As a person who writes fiction, reading about writers feels a bit dirty, a bit too self indulging. Still, I’m not one to say to to some generous self care, and – more importantly – I’ve been privileged enough to run across and enjoy these three novels about writers who are neither male, nor middle-aged, nor facing a long-term writer’s block, nor about to be tortured. (Yikes.)
#1 Welcome to Temptation by Jennifer Crusie. I’m not sure I could even find a novel to top this one, but I’ve sure stopped trying. Looking back at it through the years, I can now spot the “cliches” and the tropes, but also how great the writing still is and how effortless the humour still reads. Welcome to Temptatio was the first novel in the genre (contemporary romance comedy) I remember reading, and the one that made the greatest impact on me both as a reader and a writer. Because it was so freaking hilarious. Because its FMC was tough as nails. Because its MMC was intelligent and genuine. Because it was kinky (by pre-Ao3 ratings, mind you) and because it focused on orgasms, not penetration. Whaty’s there not to like? Also, the plot is so over the top, the dialogues all around incredibly witty, and the idea of found family – something I’ve inadvertanty bought into through my own experience and my partner’s appreciation in the years inbetween – rings even truer today. My favourite parts remain Sophie being a great (albeit overprotective) big sister to Amy, and – as a close second – the Dempsey pool training.
Why I’ve loved the writer plot: I’m a fan of morally ambiguous characters, and I’ve loved how Sophie had to skew her own worldview to write the best damn script she can. Also, the way she sees the world – through quotes and movie references – is something I relate to. And then there’s the best quote about writing sex scenes I’ve ever read – one I cannot note here because I only have the Croatian edition of the novel on hand. You’re gonna have to go and find it in the book by yourself, something I most definitely recommend, no matter your stance on the romance genre.
#2 For Every Solution, A Problem by Kerstin Gier. I don’t recall much about this novel (I’ve only read it once, years ago) other than it did wonders with the idea of writing mass market vampire paperbacks (what we’d call paranormal romance, these days). It’s originally a German novel, and its pacing is a bit different than what I’m used to. What I recall liking the most were the FMC, who’s more of a “regular” person than usual (I have a distinct feeling of her body being described as something a lot closer to mine than your “average” American heroine), the wonderful “goodbye letters gone public” trope and the fact that she a) writes for a living, b) writes pulp paperbacks for a living and c) writes vampire romance pulp paperbacks for a living. Yum.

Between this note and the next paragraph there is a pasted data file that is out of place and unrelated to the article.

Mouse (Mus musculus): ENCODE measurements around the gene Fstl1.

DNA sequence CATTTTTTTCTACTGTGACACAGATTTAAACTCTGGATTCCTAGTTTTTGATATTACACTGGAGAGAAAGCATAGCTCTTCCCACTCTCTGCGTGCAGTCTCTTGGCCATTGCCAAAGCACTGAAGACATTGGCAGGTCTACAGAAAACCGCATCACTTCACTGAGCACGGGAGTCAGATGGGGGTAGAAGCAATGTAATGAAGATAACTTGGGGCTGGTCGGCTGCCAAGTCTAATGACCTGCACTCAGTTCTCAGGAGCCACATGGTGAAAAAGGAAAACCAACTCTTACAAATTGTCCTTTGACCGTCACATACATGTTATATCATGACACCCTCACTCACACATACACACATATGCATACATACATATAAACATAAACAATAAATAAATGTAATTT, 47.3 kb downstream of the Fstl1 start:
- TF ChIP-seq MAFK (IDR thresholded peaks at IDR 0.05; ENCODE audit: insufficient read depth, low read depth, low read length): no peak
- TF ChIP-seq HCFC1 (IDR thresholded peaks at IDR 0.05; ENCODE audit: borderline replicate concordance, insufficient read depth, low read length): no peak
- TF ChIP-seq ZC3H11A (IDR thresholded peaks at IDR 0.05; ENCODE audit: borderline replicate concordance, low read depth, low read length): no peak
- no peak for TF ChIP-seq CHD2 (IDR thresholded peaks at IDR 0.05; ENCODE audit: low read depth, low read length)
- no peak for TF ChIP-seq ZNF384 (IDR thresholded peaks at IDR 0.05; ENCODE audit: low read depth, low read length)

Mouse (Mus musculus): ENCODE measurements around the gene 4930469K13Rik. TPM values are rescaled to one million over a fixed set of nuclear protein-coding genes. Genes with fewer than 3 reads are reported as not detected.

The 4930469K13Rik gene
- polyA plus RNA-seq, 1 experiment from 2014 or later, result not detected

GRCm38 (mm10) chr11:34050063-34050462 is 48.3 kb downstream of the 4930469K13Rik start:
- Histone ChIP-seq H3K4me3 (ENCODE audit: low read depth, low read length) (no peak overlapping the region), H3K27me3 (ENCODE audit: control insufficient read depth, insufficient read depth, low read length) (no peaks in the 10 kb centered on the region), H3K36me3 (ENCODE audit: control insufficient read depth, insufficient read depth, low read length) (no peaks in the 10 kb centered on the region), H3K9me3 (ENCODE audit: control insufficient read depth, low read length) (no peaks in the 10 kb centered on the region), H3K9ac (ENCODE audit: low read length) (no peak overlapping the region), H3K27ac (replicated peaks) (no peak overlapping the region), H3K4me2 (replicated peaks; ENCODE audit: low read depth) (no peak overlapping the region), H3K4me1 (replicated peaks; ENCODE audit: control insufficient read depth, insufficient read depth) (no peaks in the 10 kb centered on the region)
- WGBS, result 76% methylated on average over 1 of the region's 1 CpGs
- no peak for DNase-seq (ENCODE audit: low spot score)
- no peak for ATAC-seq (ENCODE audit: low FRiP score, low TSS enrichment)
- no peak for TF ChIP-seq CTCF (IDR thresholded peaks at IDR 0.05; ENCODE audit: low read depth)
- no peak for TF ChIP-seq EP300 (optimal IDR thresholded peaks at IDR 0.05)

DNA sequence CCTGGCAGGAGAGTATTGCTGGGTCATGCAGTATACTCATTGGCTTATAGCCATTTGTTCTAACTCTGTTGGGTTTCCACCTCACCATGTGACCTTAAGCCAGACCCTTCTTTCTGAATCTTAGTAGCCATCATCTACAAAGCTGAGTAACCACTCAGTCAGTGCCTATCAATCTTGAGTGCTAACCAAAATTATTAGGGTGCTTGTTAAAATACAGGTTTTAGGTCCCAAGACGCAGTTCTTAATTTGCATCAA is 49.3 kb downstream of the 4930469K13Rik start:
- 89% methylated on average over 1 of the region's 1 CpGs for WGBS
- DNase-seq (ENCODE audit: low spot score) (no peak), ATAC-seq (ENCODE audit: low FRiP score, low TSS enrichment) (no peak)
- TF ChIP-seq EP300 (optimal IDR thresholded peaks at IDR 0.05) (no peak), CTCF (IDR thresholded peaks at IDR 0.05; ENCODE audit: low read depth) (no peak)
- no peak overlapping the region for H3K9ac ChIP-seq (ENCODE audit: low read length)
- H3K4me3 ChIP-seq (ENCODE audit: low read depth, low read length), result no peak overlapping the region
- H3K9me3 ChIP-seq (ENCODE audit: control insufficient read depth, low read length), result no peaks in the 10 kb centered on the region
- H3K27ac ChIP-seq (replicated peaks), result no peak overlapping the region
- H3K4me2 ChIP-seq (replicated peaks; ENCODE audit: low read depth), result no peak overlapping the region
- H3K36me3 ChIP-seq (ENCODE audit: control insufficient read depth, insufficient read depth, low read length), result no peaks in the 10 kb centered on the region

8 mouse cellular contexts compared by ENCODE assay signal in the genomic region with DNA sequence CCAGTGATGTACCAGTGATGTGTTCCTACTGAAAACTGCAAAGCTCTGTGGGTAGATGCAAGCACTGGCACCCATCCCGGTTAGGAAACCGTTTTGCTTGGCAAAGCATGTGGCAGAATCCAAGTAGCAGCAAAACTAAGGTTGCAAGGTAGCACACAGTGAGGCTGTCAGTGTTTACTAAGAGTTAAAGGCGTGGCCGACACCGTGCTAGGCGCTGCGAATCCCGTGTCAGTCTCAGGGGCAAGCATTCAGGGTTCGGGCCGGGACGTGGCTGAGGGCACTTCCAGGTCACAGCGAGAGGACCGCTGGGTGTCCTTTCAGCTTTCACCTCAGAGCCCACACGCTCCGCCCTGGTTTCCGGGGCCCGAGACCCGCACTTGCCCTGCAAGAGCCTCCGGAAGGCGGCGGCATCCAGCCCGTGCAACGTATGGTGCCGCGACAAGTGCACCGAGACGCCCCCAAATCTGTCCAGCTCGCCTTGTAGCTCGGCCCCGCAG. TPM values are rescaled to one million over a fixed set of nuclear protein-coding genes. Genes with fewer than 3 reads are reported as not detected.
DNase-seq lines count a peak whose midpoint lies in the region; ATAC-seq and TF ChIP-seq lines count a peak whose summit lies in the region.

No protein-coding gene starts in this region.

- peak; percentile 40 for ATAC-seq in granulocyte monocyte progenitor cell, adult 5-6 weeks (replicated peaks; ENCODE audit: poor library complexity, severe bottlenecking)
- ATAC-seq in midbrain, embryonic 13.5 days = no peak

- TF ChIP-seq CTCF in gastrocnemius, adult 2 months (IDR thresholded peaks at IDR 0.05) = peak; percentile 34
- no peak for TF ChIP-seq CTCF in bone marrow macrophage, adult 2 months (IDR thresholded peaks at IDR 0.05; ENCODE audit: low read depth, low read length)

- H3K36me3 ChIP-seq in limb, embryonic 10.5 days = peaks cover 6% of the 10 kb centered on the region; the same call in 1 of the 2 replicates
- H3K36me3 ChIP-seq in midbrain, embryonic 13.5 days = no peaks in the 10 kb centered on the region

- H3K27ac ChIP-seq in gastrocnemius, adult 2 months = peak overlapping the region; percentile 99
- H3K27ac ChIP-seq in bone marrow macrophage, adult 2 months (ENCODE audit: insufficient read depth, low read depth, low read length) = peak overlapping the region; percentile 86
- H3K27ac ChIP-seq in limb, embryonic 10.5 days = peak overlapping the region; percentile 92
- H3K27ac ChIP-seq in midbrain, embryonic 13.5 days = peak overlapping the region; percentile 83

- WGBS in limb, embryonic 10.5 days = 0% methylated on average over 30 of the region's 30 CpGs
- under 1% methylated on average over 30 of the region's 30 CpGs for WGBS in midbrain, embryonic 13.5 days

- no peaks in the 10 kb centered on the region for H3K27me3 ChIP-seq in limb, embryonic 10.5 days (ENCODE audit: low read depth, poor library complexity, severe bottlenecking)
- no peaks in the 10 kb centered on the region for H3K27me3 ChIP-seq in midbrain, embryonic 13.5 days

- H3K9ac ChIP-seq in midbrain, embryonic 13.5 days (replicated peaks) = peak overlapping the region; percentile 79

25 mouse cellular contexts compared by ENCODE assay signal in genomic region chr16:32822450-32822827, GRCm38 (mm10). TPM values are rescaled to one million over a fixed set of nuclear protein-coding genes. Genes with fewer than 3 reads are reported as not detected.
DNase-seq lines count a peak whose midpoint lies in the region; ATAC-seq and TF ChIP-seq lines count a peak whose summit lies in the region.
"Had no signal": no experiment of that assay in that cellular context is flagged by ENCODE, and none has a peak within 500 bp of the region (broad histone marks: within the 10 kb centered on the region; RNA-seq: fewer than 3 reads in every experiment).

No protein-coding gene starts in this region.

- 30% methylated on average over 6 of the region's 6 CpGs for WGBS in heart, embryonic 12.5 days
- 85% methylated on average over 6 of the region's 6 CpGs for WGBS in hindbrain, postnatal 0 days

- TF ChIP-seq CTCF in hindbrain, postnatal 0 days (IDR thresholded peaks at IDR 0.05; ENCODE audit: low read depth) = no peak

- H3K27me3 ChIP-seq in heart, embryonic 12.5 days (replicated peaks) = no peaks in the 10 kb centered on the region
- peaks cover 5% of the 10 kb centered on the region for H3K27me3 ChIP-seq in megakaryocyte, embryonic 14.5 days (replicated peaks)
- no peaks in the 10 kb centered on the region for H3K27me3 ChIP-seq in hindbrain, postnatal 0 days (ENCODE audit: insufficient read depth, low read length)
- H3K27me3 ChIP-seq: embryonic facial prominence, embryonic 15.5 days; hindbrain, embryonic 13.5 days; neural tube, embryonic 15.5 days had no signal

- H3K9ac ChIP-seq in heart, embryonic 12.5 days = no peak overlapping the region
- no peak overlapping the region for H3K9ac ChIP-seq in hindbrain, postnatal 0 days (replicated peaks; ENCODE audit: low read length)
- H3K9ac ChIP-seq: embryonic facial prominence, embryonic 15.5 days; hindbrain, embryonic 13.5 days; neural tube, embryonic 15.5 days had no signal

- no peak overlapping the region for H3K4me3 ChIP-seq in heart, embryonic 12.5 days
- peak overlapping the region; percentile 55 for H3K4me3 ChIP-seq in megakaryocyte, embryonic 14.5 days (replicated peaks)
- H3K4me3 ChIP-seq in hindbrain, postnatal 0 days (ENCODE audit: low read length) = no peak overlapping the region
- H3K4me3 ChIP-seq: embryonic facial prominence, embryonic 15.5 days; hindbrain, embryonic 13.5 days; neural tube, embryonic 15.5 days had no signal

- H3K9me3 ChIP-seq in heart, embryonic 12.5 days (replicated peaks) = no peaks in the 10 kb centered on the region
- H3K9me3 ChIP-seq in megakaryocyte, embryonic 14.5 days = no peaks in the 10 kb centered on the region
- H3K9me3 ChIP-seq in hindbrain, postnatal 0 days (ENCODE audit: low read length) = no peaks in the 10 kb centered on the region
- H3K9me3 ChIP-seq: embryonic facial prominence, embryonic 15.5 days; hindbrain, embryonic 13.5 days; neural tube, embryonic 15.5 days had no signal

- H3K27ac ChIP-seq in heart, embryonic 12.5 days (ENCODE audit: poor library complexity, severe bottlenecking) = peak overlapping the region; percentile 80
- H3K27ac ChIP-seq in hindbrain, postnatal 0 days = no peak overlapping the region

Why I’ve loved the writer plot: Years before I’ve evet imagined I could write for a living, years before I’ve started identifying as an artist-of-sorts (a close friend was honestly surprised by the fact that identifying as an artist is a new thing for me, because she’s seen me as one ever since day one), this quirky novel about the insides of a pulp publishing house and the many reasons novels – as well as genres – get both rejected and commissioned was rather amusing. Bonus points: every book has its readers. And I mean that: every. book.
#3 Smut by Karina Halle. This was rather recent (last Thursday?) and rather unexpected. Being a public librarian, every few
daysweeks I run into a freshly returned book I simply cannot refuse. Still, reading in more popular genres, at least in translation, is rather risky nowadays because production is going up, and translation rates keep going down for the many people working in publishing in Croatia. End results may vary. (Also, I’m always a bit weary of reading extra popular het these days – which a book most often has to be, to be translated for such a small market – because there are still so many archaic tropes floating around that I simply cannot stomach. YMMV.) I love reading new adult every now and then, and a romance novel about fresh writers – the romance part was actually great here, too, since I had no issues whatsoever shipping the MCs – who end up writing porn for money and fun proved an intriguing concept. I still have issues with the MMC – not sure if its a het thing, or a “redemption arc” thing – but it didn’t stop me from having fun with this novel. (Bonus points for the author being Canadian. I blame my appreciation of the fact on Queer as Folk and Michelle Lovretta.)
Why I’ve loved the writer plot: This was such a refreshing take on writers – which came to me at such a refreshing time – that I’ve laughed aloud in the moments which felt so much like breaking the fourth wall. Having read a few of the novels referred to in this book (not by title, but by genre) and being a big hater of Fifty myself, I’ve had such a good time here. Because, for all its many failings, Fifty did one thing exceptionally well – it helped create a wideapread market for porn (oh, excuse me, did you want me to tone it down to erotica?) not only written exclusively for women, but one that is more socially acceptable for women to even buy. Sure, I haven’t been around for Claudine (making a guess here, haven’t read it) or any the numerous “problematic” fiction of the last century. I’m a part of the generation which had to endure through tomes upon tomes of other genres to get to the few-and-far-inbetween porn scenes in other novels aimed at a primarily female audience. Guess what – these days have long since been done and over with, and reading Smut made me feel even more aware and grateful for that. Here’s to the future!